A fine example of the presently extinct studio "contract stars" system, this is a good "Hitchcock" sample of how he mixed a macabre story with an unexpected twist with his choice of actors. Lawrence Oliver's eyes, Joan Fontain's eyebrows- - - schticks, along with a certain uniqueness projected by all of the supporting character actors that immediately telegraph the actor's probable roles in the movie , e.g., evil housekeeper, Judith Anderson; rude rich lady, Florence Bates; cad, George Sanders; meticulous physician, Leo G. Carroll; etc., and eliminates the need for a lot of screen detail. Watching this acting company of people who worked together frequently, greatly hold one's attention and should be critically viewed at least once to be appreciated. Little known fact is that at this time there were over 600 seamstresses working simultaneously in Hollywood just to keep up with the costuming. (Spoiler follows: The opening scene is a skillful scale model with the special effects of "clouds over moon" lighting.)
Oh wow...... By that ``stunted logic``, motion pictures such as: ``Inherit The Wind``, ``The Grapes Of Wrath``, ``For Whom The Bell Tolls`` and several thousand other CLASSICS would also be (according to you) ``OF NO CURRENT INTEREST``. Thanks for making my day and giving me a huge belly chuckle!! (Posted by Alexander)
Once again Hitchcock shows why he deserves the moniker "Master of Suspense". He creates wonderful tension throughout the film, taking the audience on an emotional roller coaster. We are kept in tight suspense throughout much of the film. When Maxim finally tells his new wife what really happened between him and Rebecca, viewers finally breathe a sigh of relief, only to become tense again when the inquiry begins. As always in Hitchcock films, the cinematography is masterful and adds to the suspense. The shot when Joan Fontaine sees her new home, Manderlay, is wonderful - through the center of the windshield as the rain beats down and the wipers offer the only clear view, accentuating its isolation. Lighting adds to the drama with many overlying and menacing shadows that fall over the actors' faces - so often effectively used by Hitchcock.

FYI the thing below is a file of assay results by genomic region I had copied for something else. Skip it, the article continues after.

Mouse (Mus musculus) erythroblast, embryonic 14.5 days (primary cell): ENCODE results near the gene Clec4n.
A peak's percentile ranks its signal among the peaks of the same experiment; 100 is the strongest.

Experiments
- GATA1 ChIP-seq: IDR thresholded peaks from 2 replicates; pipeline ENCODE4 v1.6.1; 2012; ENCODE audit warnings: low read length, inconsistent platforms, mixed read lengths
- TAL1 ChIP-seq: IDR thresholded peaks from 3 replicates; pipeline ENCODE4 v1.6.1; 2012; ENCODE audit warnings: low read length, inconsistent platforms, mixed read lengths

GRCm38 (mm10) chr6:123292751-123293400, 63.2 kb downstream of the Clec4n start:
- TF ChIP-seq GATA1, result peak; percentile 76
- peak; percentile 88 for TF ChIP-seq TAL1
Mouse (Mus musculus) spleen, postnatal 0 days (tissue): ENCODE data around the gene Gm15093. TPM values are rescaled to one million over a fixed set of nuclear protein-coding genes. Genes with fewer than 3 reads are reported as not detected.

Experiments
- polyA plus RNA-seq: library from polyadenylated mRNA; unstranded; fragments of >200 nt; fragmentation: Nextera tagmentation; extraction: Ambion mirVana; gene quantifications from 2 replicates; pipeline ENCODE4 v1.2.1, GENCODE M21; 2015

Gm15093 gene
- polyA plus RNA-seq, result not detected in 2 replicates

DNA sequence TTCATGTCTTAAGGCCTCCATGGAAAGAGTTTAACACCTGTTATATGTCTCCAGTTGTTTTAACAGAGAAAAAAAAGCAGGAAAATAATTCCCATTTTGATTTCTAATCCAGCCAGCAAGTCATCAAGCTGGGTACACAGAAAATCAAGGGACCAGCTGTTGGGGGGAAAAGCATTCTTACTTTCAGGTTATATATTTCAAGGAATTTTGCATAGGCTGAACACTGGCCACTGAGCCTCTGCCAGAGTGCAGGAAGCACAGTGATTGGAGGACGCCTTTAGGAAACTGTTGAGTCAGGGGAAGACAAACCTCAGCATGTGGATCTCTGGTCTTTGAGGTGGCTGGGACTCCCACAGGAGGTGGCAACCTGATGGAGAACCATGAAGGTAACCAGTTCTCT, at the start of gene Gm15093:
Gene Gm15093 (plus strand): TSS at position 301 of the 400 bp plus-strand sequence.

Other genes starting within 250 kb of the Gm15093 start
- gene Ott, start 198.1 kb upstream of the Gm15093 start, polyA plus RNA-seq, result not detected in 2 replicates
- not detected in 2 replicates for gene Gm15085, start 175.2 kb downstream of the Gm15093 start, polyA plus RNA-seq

Joan Fontaine's character, the nameless young bride, can initially rub modern women the wrong way. She seems too insecure and docile. Even her clothes appear drab and like those of a schoolgirl. This only serves to heighten the change that her character undergoes in the movie. Toward the end, she becomes more confident, her clothes more elegant. Of course, Sir Laurence Olivier is gorgeous as the aristocratic and somewhat mysterious husband. He does a good job of keeping the audience guessing about his true feelings for his young, rather unpolished new bride and those for his deceased 1st wife, the glamorous Rebecca. The audience is drawn to him - for the hurt he had been put through and for his genuine love of his new bride.
Wonderful movie and well worth watching.
Maxim de Winter :“I didn't know companionship could be bought.”